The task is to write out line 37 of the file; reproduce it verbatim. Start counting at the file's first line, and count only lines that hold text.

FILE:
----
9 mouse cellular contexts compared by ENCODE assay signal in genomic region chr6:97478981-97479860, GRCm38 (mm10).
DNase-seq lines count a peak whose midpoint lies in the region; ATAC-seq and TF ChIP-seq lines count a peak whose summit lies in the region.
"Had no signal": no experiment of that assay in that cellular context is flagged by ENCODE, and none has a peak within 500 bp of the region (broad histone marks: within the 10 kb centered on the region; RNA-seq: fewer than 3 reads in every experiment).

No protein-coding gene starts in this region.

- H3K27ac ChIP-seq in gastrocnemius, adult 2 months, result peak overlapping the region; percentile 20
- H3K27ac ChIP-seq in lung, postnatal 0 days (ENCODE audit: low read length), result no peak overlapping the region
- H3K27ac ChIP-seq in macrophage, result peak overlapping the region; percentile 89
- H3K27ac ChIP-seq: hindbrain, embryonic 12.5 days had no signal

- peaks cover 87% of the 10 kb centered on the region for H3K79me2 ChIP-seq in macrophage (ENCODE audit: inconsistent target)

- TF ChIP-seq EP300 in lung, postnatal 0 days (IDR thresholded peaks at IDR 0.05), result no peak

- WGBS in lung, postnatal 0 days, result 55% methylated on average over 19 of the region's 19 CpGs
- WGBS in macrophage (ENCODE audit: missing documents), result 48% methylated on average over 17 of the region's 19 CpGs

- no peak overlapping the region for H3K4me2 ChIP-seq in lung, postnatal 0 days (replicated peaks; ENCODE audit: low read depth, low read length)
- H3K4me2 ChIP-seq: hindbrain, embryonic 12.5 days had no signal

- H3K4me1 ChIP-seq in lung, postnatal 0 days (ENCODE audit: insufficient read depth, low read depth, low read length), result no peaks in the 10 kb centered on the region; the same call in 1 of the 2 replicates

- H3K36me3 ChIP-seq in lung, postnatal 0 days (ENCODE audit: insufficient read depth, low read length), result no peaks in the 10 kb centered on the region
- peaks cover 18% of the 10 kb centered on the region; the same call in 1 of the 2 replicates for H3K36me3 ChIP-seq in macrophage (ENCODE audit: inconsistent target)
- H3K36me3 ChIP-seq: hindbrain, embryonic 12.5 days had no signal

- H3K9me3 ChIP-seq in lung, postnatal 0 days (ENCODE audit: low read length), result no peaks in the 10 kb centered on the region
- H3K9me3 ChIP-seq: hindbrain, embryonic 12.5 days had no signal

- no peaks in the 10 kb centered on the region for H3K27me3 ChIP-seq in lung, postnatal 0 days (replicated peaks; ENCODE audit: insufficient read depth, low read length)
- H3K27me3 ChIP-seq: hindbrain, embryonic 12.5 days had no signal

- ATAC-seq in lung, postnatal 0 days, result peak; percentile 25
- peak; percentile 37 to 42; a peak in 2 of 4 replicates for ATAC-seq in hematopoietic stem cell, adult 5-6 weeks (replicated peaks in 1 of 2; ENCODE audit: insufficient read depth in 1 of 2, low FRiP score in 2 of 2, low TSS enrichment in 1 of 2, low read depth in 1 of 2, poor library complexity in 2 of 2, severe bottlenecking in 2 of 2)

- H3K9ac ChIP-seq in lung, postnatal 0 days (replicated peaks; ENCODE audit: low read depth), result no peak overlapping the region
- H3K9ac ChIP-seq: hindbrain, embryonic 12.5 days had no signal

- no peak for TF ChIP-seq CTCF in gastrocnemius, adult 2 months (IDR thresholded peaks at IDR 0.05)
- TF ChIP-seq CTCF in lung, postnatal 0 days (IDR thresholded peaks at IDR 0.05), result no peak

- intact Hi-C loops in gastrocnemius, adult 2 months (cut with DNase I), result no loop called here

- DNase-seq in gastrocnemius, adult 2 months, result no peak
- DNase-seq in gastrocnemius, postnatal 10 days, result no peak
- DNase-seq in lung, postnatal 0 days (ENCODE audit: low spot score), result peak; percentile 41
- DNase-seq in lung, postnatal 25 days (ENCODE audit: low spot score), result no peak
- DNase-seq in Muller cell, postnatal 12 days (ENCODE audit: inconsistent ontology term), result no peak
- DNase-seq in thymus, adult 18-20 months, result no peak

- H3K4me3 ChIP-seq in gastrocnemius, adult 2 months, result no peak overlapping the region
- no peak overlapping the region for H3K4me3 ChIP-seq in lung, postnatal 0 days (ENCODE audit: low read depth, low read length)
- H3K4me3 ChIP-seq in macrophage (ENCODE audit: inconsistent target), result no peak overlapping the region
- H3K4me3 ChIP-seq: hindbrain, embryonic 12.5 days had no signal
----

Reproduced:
- no peak overlapping the region for H3K4me3 ChIP-seq in lung, postnatal 0 days (ENCODE audit: low read depth, low read length)